List of Companies Gay-Haters Have to Boycott Grows, Betty Crocker Latest

Posted: July 30, 2013 in homosexuality
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You own a company or are high up on the board of a public company. You see probably one of the fastest changes on a social issue amongst the American populace in many decades. You decide that it would probably be good public relations (PR) to be seen as supporting the side of that social movement that is very quickly winning.

You could remain neutral – true – but any sort of announcement of support is going to be spread among those who support it and are against it. It’s almost free publicity, and you’ll be seen in a positive light by >50% of the public.

It’s so logical that a Vulcan would probably approve.

Boycott Betty Crocker for Cooking for Gays

Boycott Betty Crocker for Cooking for Gays

But not World Net Daily. The list of companies that their followers need to boycott continues to grow.

“Experienced writer” (it doesn’t say he’s a staff writer nor a syndicated columnist) Dave Tombers alerts WND readers that “Now Betty Crocker Gets on ‘Gay’-Marriage Train” with the obligatory putting-of-the-gay-in-quotes as yet another kick in the testicles of any homo stupid enough to read the article (slowly raises hand …).

GLAAD (Gays and Lesbian Alliance Against Defamation, though now they just made the acronym their name and it no longer “stands” for anything) has announced, “Betty Crocker is performing this donation as part of ‘The Families Project,'” where “this” refers to a few couples – once same-sex marriage starts in Minnesota on Thursday – will get a free wedding cake, compliments of Betty Crocker. Betty Crocker is owned by General Mills which, to quote WND, “hasn’t been shy about promoting homosexual marriage.” In fact:

“Families are changing a lot. But they’ve still got one thing in common – the love that makes a home,” says the General Mills website “The Family Project.”

“At Betty Crocker, we believe that a family is a family, no matter how it’s arranged,” it continues.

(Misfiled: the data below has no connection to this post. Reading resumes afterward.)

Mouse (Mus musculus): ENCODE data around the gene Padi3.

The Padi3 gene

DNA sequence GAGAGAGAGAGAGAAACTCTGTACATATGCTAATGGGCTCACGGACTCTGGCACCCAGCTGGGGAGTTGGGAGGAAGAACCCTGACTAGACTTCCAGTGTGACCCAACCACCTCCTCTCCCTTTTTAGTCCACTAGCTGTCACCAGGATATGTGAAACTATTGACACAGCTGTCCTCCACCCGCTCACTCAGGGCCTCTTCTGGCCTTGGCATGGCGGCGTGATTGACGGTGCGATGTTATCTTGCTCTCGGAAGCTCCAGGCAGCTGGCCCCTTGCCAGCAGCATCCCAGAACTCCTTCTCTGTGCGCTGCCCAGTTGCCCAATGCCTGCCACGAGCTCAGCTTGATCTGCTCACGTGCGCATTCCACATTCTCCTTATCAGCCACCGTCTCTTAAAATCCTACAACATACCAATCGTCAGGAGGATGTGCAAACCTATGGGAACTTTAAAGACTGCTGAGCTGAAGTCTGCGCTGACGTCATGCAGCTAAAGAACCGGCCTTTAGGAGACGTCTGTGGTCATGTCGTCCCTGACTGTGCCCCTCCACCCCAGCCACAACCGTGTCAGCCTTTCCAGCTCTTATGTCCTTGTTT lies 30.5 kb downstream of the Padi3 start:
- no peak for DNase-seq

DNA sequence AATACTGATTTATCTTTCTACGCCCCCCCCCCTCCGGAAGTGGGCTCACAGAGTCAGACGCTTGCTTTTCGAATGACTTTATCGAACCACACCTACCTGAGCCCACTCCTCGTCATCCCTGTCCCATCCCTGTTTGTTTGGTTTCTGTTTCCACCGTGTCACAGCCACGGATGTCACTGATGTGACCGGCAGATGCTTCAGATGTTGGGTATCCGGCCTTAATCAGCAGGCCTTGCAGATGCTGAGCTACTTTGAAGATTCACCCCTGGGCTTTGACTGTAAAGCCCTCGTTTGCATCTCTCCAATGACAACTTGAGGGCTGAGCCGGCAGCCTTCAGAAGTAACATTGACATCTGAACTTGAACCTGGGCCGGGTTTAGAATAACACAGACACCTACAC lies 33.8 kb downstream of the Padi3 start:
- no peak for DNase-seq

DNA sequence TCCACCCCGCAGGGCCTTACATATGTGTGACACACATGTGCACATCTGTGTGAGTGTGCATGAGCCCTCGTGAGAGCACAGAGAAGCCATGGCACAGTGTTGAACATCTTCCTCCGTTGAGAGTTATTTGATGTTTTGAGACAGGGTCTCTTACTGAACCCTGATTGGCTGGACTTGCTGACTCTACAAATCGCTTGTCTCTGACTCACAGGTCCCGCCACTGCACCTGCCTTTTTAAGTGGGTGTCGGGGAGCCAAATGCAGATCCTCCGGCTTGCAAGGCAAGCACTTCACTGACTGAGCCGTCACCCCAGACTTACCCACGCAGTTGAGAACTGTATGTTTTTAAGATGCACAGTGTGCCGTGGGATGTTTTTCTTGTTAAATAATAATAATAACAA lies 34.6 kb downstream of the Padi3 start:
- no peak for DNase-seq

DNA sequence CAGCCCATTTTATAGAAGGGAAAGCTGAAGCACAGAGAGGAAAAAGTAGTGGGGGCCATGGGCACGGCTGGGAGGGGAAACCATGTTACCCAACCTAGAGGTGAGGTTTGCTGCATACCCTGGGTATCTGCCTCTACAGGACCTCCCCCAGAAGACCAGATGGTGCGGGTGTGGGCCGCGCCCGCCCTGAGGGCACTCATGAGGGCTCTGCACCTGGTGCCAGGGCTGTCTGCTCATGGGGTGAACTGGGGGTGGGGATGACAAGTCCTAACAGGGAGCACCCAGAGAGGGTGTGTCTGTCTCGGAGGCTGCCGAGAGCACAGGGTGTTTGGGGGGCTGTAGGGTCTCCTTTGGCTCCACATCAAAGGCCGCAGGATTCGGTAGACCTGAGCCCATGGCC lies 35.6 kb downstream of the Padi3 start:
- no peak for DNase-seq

The WND article continues with some more background on the company before going to NOM (National Organization for [straight-only] Marriage) statements. The horror is palpable:

“I never thought that by eating Cheerios for breakfast I would be supporting gay marriage,” starts the organization’s sample petition signed by tens of thousands of people.

“Your decision to pander to same-sex marriage activists has forced me to choose between your food products and my conscience,” the petition says. “As long as food is produced by other companies my conscience is going to win out over the desire for another bowl of Lucky Charms.

“Until you stop supporting this radical social agenda I must, in good conscience, look for substitutes that I can purchase instead of the following brands.”

NOM goes on to list a few dozen companies that have not openly supported marriage equality as ones that are still “safe” for their followers to buy from.

Meanwhile, the Human Rights Campaign has their own guide about gay-friendly companies. They also have an app, and a PDF, and the PDF is 70 pages long. Kinda reminds me of the NCSE’s “Steve” list to counter the Discovery Institute’s “Dissent from Darwin” list.

While this hasn’t attracted the hundreds of comments I had expected from WND readers, it currently does have 22. Pretty much everyone is saying something along the lines of, “Well, I never liked Betty Crocker anyway, so THERE! I’ll just make darn sure that I’ll never buy anything from them because I only bought stuff from them before by accident!” Or some such whiney-ness.

Betty Crocker is Devil's Food

Betty Crocker is Devil’s Food

Edited to Add (September 21, 2013): Right Wing Watch reports that Family Research Council loud-mouth Tony Perkins is calling for people to boycott Betty Crocker because of this. (I also added some Facebook meme pictures.)

  1. […] One need not look far to find companies that über-right-wingers will boycott because the company has stated publicly that it supports sexual equality. I covered Betty Crocker a few months ago, and I even posted a follow-up just a few weeks ago. […]

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